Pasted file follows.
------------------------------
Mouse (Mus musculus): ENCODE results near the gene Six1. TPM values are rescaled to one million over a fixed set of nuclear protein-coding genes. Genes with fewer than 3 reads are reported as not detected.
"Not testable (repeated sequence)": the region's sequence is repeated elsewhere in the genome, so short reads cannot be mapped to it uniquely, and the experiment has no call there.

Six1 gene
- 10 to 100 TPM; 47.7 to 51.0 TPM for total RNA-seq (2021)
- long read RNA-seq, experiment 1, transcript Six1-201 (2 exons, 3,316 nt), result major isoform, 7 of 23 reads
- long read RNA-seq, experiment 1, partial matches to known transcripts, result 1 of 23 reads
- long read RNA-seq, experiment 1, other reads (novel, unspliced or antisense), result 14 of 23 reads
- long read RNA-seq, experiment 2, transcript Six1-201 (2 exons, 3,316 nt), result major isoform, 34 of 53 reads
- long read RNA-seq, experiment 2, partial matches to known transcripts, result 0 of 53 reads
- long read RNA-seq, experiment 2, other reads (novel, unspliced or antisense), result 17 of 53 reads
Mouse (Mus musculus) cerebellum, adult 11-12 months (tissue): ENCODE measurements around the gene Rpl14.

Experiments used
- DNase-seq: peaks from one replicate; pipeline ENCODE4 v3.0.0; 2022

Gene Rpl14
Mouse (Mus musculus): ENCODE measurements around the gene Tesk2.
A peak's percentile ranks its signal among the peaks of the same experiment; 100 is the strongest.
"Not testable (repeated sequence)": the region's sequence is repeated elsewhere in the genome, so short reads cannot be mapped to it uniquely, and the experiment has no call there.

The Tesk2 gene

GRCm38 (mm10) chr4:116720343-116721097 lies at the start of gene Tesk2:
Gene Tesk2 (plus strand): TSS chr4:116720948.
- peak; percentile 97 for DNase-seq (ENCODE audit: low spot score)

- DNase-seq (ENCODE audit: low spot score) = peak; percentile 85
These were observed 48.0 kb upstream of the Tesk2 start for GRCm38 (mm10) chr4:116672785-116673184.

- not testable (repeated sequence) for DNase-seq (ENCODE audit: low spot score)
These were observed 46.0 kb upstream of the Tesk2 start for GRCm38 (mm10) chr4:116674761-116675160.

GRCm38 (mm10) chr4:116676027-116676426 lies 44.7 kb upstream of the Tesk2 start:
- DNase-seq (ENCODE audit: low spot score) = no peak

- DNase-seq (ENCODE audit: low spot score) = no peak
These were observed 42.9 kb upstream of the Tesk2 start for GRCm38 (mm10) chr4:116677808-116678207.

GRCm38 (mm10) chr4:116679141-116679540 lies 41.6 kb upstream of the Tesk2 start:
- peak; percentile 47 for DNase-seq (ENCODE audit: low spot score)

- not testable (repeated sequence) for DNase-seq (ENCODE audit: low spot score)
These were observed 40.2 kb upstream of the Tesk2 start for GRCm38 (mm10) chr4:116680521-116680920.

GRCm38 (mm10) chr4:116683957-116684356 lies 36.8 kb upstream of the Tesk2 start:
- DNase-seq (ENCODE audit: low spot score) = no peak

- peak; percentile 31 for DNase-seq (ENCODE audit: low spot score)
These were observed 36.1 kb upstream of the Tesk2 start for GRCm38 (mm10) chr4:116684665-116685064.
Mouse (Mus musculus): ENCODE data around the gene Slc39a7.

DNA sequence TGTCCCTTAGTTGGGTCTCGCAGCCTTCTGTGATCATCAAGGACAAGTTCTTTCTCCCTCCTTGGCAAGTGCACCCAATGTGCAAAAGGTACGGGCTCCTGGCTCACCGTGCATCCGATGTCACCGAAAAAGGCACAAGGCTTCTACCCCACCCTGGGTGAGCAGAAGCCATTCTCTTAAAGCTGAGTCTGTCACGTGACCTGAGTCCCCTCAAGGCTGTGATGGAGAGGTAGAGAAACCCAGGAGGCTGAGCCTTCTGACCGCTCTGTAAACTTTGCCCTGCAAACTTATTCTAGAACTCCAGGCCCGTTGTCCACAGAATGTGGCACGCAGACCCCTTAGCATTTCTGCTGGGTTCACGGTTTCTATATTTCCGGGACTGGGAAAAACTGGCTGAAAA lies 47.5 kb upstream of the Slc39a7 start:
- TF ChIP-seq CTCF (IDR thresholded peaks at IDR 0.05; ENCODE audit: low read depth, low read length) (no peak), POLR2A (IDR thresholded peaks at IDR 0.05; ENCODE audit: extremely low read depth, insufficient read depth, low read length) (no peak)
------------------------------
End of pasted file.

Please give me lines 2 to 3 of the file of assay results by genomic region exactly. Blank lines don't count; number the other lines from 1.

"Not testable (repeated sequence)": the region's sequence is repeated elsewhere in the genome, so short reads cannot be mapped to it uniquely, and the experiment has no call there.

Six1 gene